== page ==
The Horn of Africa is experiencing the driest conditions recorded since 1981, with severe drought leaving an estimated 13 million people across Ethiopia, Kenya, and Somalia facing severe hunger in the first quarter of this year, the United Nations World Food Programme (WFP) warns.
Three consecutive failed rainy seasons have decimated crops and caused abnormally high livestock deaths. Shortages of water and pasture are forcing families from their homes and leading to increased conflict between communities. Further forecasts of below-average rainfall are threatening to worsen and compound dire conditions in the coming months.
“Harvests are ruined, livestock are dying, and hunger is growing as recurrent droughts affect the Horn of Africa,” said Michael Dunford, Regional Director in the WFP Regional Bureau for Eastern Africa. “The situation requires immediate humanitarian action and consistent support to build the resilience of communities for the future.”
The drought has impacted pastoral and farmer populations across southern and south-eastern Ethiopia, south-eastern and northern Kenya and south-central Somalia. The impacts are compounded by increases in staple food prices, inflation, and low demand for agricultural labour, further worsening families’ ability to buy food. Malnutrition rates also remain high across the region and could worsen if no immediate action is taken.
Across the three drought-affected countries, WFP is providing life saving food and nutrition assistance to affected communities. Additionally, WFP cash grants and insurance schemes are helping families buy food to keep their livestock alive or compensating them for their losses.
As needs across the Horn of Africa grow, immediate assistance is critical to avoid a major humanitarian crisis, like the one the world witnessed in 2011 when 250,000 people died of hunger in Somalia. This week WFP launches its Regional Drought Response Plan for the Horn of Africa, calling for US$ 327 million to respond to immediate needs of 4.5 million people over the next six months and help communities become more resilient to extreme climate shocks.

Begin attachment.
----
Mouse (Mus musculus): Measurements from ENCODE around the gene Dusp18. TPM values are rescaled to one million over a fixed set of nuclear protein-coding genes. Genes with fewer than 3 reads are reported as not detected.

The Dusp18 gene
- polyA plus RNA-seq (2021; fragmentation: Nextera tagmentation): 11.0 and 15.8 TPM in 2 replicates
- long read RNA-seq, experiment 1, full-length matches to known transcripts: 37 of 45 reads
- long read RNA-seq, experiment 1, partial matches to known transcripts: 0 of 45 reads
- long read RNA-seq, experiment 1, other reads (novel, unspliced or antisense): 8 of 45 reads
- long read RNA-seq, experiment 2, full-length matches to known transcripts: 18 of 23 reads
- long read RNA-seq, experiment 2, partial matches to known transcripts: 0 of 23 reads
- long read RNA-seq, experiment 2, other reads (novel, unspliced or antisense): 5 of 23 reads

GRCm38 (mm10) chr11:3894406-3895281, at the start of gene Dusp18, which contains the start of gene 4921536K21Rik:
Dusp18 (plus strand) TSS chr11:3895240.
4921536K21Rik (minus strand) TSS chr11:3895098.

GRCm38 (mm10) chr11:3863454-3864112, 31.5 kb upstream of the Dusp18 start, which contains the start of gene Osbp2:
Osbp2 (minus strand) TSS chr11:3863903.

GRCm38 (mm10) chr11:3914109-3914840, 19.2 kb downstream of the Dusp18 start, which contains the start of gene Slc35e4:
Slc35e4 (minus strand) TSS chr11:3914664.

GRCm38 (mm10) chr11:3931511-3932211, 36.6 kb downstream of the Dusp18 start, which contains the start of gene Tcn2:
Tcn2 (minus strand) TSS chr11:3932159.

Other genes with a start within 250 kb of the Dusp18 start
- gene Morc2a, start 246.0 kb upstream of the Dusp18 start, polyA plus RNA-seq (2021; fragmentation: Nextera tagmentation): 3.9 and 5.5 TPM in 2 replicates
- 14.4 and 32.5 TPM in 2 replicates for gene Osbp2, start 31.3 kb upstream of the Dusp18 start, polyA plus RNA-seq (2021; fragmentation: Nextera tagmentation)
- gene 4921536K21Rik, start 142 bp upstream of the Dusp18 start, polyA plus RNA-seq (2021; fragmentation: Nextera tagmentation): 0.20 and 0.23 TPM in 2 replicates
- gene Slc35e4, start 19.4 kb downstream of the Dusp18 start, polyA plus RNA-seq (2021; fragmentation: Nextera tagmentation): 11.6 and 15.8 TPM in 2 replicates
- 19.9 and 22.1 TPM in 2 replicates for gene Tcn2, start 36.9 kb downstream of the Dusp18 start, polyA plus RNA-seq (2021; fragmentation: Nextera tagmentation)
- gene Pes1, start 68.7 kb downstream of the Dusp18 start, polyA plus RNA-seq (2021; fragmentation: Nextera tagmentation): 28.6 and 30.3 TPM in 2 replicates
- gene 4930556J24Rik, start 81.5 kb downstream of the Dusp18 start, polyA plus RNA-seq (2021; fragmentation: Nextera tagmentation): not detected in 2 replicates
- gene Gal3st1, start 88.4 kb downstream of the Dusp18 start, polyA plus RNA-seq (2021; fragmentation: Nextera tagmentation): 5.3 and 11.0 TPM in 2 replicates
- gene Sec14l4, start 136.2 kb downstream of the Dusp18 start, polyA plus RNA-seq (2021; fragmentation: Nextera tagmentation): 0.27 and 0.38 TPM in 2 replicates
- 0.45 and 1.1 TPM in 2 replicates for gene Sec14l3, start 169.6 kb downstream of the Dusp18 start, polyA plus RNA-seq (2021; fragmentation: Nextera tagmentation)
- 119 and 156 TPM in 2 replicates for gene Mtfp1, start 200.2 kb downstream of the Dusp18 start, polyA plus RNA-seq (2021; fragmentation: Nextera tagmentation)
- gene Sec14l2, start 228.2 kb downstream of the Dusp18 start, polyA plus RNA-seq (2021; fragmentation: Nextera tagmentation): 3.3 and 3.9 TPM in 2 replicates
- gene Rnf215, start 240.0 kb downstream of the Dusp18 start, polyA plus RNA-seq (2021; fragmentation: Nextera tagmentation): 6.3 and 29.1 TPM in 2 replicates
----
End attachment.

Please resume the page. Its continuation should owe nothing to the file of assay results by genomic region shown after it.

In Ethiopia, an estimated 5.7 million people affected by severe drought need food assistance. WFP aims to support 2.9 million people with food relief in the Somali Region, 585,000 malnourished children and mothers with nutrition treatment, and 80,000 households with mothers or young children with preventative treatment against malnutrition. This emergency response will be complemented by expanding microinsurance support for up to 18,000 at-risk pastoralists. WFP is also seeking to add 50,000 children to its school meals programme, which currently reaches 87,000 children across 254 schools in other drought affected regions of Oromia and SNNP.
In Kenya, the Government declared the drought a national emergency in September 2021 and an estimated 2.8 million people are in need of assistance. WFP aims to provide urgent food assistance to more than 890,000 people in the worst affected counties as well as scale up malnutrition treatment and prevention programmes for women and children. WFP will also extend microinsurance support for smallholder farmers.
In Somalia, the number of acutely food insecure people (IPC 3+) is expected to increase from 3.5 to 4.6 million between February-May 2022 if humanitarian assistance is not received. WFP is aiming to scale up its food assistance to support an additional 600,000 people in the first half of this year, reaching a total of almost 2.5 million. To help prevent and treat the implications of drought, WFP will also provide nutrition support to women and children. WFP is also continuing livelihoods, resilience and food systems programmes to protect recent development gains and strengthen vulnerable Somalis against droughts and other crises in the long term.